skip to main content


Title: The origin of placental mammal life histories
After the end-Cretaceous extinction, placental mammals quickly diversified, occupied key ecological niches and increased in size, but this last was not true of other therians. The uniquely extended gestation of placental young may have factored into their success and size increase, but reproduction style in early placentals remains unknown. Here we present the earliest record of a placental life history using palaeohistology and geochemistry, in a 62 million-year-old pantodont, the clade including the first mammals to achieve truly large body sizes. We extend the application of dental trace element mapping9,10 by 60 million years, identifying chemical markers of birth and weaning, and calibrate these to a daily record of growth in the dentition. A long gestation (approximately 7 months), rapid dental development and short suckling interval (approximately 30–75 days) show that Pantolambda bathmodon was highly precocial, unlike non-placental mammals and known Mesozoic precursors. These results demonstrate that P. bathmodon reproduced like a placental and lived at a fast pace for its body size. Assuming that P. bathmodon reflects close placental relatives, our findings suggest that the ability to produce well-developed, precocial young was established early in placental evolution, and that larger neonate sizes were a possible mechanism for rapid size increase in early placentals.  more » « less
Award ID(s):
1654949
NSF-PAR ID:
10454110
Author(s) / Creator(s):
; ; ; ; ; ; ; ; ;
Date Published:
Journal Name:
Nature
Volume:
610
ISSN:
0028-0836
Page Range / eLocation ID:
107-111
Format(s):
Medium: X
Sponsoring Org:
National Science Foundation
More Like this
  1. null (Ed.)
    The rise of mammals after the extinction of the dinosaurs remains one of the most enigmatic intervals in the evolution of mammals. A relatively sparse Paleocene fossil record and confusing interrelationships between taxa means that little is known of the evolution, ecology, and biology of these animals. As a result, the life history of these organisms is completely unstudied, despite likely playing a key role in the ability of these clades to rapidly proliferate and increase in body size in recovering ecosystems. However, intensive collection efforts in the San Juan Basin of New Mexico in the last decade have drastically improved the record of many Paleocene mammals, and offer the first opportunity to address questions about the life history of these animals. Here, we present preliminary results of an in-depth paleohistological analysis of Pantolambda bathmodon, an early, possibly gregarious pantodont, using an ontogenetic series of individuals. Pantodonts were bizarre, herbivorous eutherians of unknown phylogenetic affinity, and were among the first mammal lineages to reach large body sizes in the Paleocene. In examining both dental and skeletal records of growth from the same individuals, including a juvenile still bearing deciduous teeth, our study is among the most comprehensive paleohistological analyses of any fossil mammal. This intensive approach allows for unprecedented insights into the life history of this species. Neonatal lines in the teeth indicate that the deciduous premolars and the first upper molar were erupted prior to birth, similar to precocious, nidifugous mammals today. Daily incremental lines in the enamel and dentine suggest rapid crown formation times (~45–70 days) and a gestation period of at least 15 weeks. A stress line in the postcranial bones, recording an anomalous decrease in growth towards the end of this individual’s life, may represent the weaning event. In the absence of geochemical evidence, it is unclear which of two stress lines in the teeth corresponds to this event, but these lines occur roughly one and two months after birth, respectively. The weanling perished approximately 2.5 months after birth, weighing about 17 kg. An adult individual exhibiting severe wear on the dentition allows us to estimate maximum longevity in Pantolambda bathmodon at about 7 years. In comparison with life history data on living mammals from the PanTheria dataset, Pantolambda bathmodon had a gestation length and weaning duration below average for a placental of its adult body size (42 kg), but within the range of known variation. However, its lifespan was exceptionally short, falling outside the bounds of comparable living mammals. Together, these lines of evidence suggest a relatively rapid pace of life in Pantolambda bathmodon, despite its relatively large body size. Ongoing sampling of more individuals and geochemical analyses should allow for estimation of time to sexual maturity and help to confirm the identity of the weaning line, completing our picture of the life history of this pioneering species.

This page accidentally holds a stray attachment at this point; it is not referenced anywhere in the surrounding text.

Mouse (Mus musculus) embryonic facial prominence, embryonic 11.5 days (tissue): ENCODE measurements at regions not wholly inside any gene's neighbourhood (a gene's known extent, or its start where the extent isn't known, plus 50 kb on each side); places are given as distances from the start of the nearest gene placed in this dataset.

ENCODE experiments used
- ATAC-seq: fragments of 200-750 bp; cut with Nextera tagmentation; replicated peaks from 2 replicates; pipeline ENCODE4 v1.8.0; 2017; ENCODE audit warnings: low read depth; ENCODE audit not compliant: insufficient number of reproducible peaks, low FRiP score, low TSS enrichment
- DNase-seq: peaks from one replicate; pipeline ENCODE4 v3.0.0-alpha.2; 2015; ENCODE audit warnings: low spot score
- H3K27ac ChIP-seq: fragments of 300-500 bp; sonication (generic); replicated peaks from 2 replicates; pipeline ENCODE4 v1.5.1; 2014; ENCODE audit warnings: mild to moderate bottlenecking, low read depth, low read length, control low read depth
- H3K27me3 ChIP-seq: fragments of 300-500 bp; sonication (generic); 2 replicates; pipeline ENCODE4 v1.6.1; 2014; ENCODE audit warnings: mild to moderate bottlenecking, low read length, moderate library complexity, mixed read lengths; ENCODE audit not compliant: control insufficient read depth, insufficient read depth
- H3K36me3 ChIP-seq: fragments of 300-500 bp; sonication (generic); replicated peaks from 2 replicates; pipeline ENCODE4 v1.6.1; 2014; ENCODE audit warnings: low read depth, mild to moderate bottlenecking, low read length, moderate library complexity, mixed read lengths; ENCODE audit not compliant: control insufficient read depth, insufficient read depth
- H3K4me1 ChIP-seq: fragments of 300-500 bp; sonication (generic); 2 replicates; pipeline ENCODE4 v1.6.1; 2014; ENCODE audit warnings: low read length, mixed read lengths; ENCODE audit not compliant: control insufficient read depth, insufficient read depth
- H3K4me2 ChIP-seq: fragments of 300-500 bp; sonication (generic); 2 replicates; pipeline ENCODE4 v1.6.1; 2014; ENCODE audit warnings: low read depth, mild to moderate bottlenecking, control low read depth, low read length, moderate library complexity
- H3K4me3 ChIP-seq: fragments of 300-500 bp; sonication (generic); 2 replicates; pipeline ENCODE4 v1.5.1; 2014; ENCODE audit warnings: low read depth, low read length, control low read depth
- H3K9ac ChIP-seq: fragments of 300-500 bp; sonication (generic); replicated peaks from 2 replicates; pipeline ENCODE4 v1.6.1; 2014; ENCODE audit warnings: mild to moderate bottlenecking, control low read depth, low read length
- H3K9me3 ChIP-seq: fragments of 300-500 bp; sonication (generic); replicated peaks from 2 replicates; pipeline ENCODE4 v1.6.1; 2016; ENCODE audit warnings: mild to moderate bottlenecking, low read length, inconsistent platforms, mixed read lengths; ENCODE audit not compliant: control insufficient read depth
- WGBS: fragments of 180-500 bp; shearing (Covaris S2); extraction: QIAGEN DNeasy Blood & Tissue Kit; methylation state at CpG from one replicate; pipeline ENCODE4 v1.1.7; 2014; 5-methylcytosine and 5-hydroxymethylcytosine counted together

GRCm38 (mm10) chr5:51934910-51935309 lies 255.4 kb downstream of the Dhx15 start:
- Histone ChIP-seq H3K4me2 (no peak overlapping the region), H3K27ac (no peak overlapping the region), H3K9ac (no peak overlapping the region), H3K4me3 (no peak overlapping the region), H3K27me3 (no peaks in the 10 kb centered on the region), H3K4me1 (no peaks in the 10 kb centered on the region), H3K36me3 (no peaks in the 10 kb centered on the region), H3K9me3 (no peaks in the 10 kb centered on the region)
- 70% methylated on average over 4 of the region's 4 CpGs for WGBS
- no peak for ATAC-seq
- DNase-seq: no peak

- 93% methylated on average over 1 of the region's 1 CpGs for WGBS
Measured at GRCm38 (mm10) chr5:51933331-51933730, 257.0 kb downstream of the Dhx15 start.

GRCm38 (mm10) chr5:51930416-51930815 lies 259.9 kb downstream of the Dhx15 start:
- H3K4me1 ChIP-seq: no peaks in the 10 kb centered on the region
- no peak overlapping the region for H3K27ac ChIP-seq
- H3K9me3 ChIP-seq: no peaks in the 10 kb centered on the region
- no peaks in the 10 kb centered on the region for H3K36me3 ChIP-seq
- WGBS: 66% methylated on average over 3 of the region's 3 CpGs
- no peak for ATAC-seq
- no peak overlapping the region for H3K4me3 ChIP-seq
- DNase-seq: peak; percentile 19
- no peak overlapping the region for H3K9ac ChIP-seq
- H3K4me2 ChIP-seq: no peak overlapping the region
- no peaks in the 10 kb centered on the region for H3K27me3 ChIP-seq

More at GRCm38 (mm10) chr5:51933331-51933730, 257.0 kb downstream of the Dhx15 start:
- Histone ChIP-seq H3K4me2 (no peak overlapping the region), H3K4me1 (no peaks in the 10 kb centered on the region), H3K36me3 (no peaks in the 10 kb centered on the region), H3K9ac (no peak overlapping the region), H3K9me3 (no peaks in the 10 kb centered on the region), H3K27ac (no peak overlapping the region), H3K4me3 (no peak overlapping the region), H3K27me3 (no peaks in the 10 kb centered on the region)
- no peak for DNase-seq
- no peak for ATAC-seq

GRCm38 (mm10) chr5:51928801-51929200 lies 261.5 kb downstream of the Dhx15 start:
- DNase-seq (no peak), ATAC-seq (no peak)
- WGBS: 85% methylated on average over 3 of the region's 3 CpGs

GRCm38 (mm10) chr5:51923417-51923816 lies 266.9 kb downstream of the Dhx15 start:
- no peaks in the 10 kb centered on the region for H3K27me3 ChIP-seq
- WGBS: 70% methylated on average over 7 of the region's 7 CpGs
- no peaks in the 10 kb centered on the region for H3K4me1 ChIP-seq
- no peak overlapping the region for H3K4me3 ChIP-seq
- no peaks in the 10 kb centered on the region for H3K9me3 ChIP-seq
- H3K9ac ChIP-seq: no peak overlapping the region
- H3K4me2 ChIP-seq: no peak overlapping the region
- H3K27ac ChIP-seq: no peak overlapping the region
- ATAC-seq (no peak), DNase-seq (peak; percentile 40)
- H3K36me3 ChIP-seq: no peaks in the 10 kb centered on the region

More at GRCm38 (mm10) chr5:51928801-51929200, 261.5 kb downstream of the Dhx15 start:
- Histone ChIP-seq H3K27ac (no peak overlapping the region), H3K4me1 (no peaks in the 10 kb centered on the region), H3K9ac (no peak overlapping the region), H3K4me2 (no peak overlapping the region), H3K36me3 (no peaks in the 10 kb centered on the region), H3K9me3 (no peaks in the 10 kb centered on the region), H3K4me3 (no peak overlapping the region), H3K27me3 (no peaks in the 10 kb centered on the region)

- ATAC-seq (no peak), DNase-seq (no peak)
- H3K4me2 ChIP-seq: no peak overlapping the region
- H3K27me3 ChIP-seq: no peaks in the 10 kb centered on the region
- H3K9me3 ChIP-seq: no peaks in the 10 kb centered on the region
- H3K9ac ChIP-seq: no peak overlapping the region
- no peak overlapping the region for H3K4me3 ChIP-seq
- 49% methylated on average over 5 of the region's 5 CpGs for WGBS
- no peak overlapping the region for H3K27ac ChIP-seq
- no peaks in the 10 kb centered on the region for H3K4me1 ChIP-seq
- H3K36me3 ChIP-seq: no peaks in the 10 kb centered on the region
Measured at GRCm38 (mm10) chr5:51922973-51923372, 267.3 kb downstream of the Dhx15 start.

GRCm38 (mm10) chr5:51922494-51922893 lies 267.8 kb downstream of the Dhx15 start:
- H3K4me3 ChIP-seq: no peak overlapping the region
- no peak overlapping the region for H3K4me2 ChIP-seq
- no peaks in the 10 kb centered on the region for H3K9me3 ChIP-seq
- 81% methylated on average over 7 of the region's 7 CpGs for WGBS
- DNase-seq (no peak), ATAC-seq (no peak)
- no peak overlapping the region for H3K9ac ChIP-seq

more » « less
  2. The rise of mammals after the extinction of the dinosaurs remains one of the most enigmatic intervals in the evolution of mammals. A relatively sparse Paleocene fossil record and confusing relationships between taxa means that little is known of the evolution, ecology, or biology of these animals. Accordingly, the life history of these organisms remains unstudied, despite likely playing a key role in the rapid proliferation and body size increase of these clades in recovering ecosystems. Here, we present results of an in-depth paleohistological analysis of Pantolambda bathmodon, an early, possibly gregarious pantodont, using a new ontogenetic series of specimens. Pantodonts were bizarre, herbivorous eutherians of unknown phylogenetic affinity, and were among the first mammal lineages to reach large body sizes in the Paleocene. In examining both dental and skeletal records of growth from the same individuals, including a juvenile still bearing deciduous teeth, our study is among the most comprehensive paleohistological analyses of any fossil mammal, allowing for unprecedented insights into the life history of this species. Neonatal lines in the teeth indicate that the deciduous premolars and the first upper molar erupted prior to birth, similar to precocious, nidifugous mammals today. Daily incremental lines in the enamel and dentine suggest rapid crown formation times (~70–180 days) and a gestation period of at least 20 weeks. A stress line in the teeth and postcranial bones, recording an anomalous decrease in growth towards the end of this individual’s life, may represent weaning. The weanling perished approximately 2.5 months after birth, weighing about 17 kg. Adult individuals exhibiting severe wear on the dentition allow us to estimate maximum longevity in Pantolambda bathmodon at about 7 years. In comparison with living mammals, Pantolambda bathmodon had gestation and weaning periods below average for a placental of its adult body size (42 kg), but within the range of known variation. However, its lifespan was exceptionally short, falling outside the bounds of comparable living mammals. Together, these lines of evidence suggest a rapid pace of life in Pantolambda bathmodon, despite its relatively large body size. Ongoing sampling of more individuals and geochemical analyses should allow for estimation of time to sexual maturity and help to confirm the identity of the weaning line, completing our picture of the life history of this pioneering species.